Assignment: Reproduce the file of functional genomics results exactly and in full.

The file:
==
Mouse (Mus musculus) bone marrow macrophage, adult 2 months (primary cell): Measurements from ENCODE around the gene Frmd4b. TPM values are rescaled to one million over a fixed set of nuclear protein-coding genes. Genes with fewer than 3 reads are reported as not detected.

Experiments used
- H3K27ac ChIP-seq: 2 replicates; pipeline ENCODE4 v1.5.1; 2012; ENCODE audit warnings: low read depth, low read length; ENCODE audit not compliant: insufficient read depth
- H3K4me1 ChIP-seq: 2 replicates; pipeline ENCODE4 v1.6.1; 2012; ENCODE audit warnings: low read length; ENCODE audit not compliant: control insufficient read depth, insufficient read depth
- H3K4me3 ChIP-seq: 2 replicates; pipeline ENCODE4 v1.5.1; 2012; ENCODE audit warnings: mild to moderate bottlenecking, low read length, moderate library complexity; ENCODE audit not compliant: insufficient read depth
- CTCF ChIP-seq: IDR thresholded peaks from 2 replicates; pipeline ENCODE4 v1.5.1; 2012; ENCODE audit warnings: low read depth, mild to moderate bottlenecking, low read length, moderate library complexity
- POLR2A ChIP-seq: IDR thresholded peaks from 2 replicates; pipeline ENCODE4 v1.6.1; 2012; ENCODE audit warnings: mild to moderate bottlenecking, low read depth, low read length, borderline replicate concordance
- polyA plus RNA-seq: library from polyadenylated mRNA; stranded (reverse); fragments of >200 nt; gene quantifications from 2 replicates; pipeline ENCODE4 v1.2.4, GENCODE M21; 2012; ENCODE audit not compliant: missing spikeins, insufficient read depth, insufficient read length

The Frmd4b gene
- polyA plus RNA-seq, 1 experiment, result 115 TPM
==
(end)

Mouse (Mus musculus) bone marrow macrophage, adult 2 months (primary cell): Measurements from ENCODE around the gene Frmd4b. TPM values are rescaled to one million over a fixed set of nuclear protein-coding genes. Genes with fewer than 3 reads are reported as not detected.

Experiments used
- H3K27ac ChIP-seq: 2 replicates; pipeline ENCODE4 v1.5.1; 2012; ENCODE audit warnings: low read depth, low read length; ENCODE audit not compliant: insufficient read depth
- H3K4me1 ChIP-seq: 2 replicates; pipeline ENCODE4 v1.6.1; 2012; ENCODE audit warnings: low read length; ENCODE audit not compliant: control insufficient read depth, insufficient read depth
- H3K4me3 ChIP-seq: 2 replicates; pipeline ENCODE4 v1.5.1; 2012; ENCODE audit warnings: mild to moderate bottlenecking, low read length, moderate library complexity; ENCODE audit not compliant: insufficient read depth
- CTCF ChIP-seq: IDR thresholded peaks from 2 replicates; pipeline ENCODE4 v1.5.1; 2012; ENCODE audit warnings: low read depth, mild to moderate bottlenecking, low read length, moderate library complexity
- POLR2A ChIP-seq: IDR thresholded peaks from 2 replicates; pipeline ENCODE4 v1.6.1; 2012; ENCODE audit warnings: mild to moderate bottlenecking, low read depth, low read length, borderline replicate concordance
- polyA plus RNA-seq: library from polyadenylated mRNA; stranded (reverse); fragments of >200 nt; gene quantifications from 2 replicates; pipeline ENCODE4 v1.2.4, GENCODE M21; 2012; ENCODE audit not compliant: missing spikeins, insufficient read depth, insufficient read length

The Frmd4b gene
- polyA plus RNA-seq, 1 experiment, result 115 TPM